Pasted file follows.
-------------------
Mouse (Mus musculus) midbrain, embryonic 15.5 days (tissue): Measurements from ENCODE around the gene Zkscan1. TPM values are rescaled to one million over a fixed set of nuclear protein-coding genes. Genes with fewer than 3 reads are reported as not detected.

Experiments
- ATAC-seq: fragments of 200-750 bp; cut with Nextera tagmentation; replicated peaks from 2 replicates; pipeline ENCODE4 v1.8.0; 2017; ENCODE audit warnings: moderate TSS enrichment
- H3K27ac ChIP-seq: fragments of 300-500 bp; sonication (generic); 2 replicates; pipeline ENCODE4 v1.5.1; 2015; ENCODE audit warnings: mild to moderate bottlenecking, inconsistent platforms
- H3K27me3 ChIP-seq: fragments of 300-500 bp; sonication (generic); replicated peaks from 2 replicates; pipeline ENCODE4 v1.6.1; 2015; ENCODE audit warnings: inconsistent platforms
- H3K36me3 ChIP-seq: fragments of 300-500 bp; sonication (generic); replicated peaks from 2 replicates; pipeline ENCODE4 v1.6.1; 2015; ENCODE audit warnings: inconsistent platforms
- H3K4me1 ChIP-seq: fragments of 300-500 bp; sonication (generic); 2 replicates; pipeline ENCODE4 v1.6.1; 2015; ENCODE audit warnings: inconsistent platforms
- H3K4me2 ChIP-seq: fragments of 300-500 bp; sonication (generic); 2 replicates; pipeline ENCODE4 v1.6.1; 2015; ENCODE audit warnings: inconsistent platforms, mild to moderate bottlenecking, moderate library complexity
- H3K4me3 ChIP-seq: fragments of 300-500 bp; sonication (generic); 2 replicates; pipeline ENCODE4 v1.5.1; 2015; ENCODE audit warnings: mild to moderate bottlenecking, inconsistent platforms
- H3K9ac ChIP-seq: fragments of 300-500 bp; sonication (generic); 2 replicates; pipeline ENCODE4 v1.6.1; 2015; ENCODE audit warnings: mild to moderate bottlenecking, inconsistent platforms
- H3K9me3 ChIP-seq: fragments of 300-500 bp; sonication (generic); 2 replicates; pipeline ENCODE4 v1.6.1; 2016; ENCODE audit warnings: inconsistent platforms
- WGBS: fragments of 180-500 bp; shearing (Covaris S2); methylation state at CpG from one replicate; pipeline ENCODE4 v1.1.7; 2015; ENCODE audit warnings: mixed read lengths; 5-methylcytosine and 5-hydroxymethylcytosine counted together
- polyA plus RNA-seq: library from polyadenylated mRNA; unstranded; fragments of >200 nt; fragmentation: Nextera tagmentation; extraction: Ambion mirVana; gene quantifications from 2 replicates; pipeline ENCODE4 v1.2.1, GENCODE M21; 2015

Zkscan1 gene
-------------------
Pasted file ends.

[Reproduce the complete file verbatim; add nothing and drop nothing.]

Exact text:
Mouse (Mus musculus) midbrain, embryonic 15.5 days (tissue): Measurements from ENCODE around the gene Zkscan1. TPM values are rescaled to one million over a fixed set of nuclear protein-coding genes. Genes with fewer than 3 reads are reported as not detected.

Experiments
- ATAC-seq: fragments of 200-750 bp; cut with Nextera tagmentation; replicated peaks from 2 replicates; pipeline ENCODE4 v1.8.0; 2017; ENCODE audit warnings: moderate TSS enrichment
- H3K27ac ChIP-seq: fragments of 300-500 bp; sonication (generic); 2 replicates; pipeline ENCODE4 v1.5.1; 2015; ENCODE audit warnings: mild to moderate bottlenecking, inconsistent platforms
- H3K27me3 ChIP-seq: fragments of 300-500 bp; sonication (generic); replicated peaks from 2 replicates; pipeline ENCODE4 v1.6.1; 2015; ENCODE audit warnings: inconsistent platforms
- H3K36me3 ChIP-seq: fragments of 300-500 bp; sonication (generic); replicated peaks from 2 replicates; pipeline ENCODE4 v1.6.1; 2015; ENCODE audit warnings: inconsistent platforms
- H3K4me1 ChIP-seq: fragments of 300-500 bp; sonication (generic); 2 replicates; pipeline ENCODE4 v1.6.1; 2015; ENCODE audit warnings: inconsistent platforms
- H3K4me2 ChIP-seq: fragments of 300-500 bp; sonication (generic); 2 replicates; pipeline ENCODE4 v1.6.1; 2015; ENCODE audit warnings: inconsistent platforms, mild to moderate bottlenecking, moderate library complexity
- H3K4me3 ChIP-seq: fragments of 300-500 bp; sonication (generic); 2 replicates; pipeline ENCODE4 v1.5.1; 2015; ENCODE audit warnings: mild to moderate bottlenecking, inconsistent platforms
- H3K9ac ChIP-seq: fragments of 300-500 bp; sonication (generic); 2 replicates; pipeline ENCODE4 v1.6.1; 2015; ENCODE audit warnings: mild to moderate bottlenecking, inconsistent platforms
- H3K9me3 ChIP-seq: fragments of 300-500 bp; sonication (generic); 2 replicates; pipeline ENCODE4 v1.6.1; 2016; ENCODE audit warnings: inconsistent platforms
- WGBS: fragments of 180-500 bp; shearing (Covaris S2); methylation state at CpG from one replicate; pipeline ENCODE4 v1.1.7; 2015; ENCODE audit warnings: mixed read lengths; 5-methylcytosine and 5-hydroxymethylcytosine counted together
- polyA plus RNA-seq: library from polyadenylated mRNA; unstranded; fragments of >200 nt; fragmentation: Nextera tagmentation; extraction: Ambion mirVana; gene quantifications from 2 replicates; pipeline ENCODE4 v1.2.1, GENCODE M21; 2015

Zkscan1 gene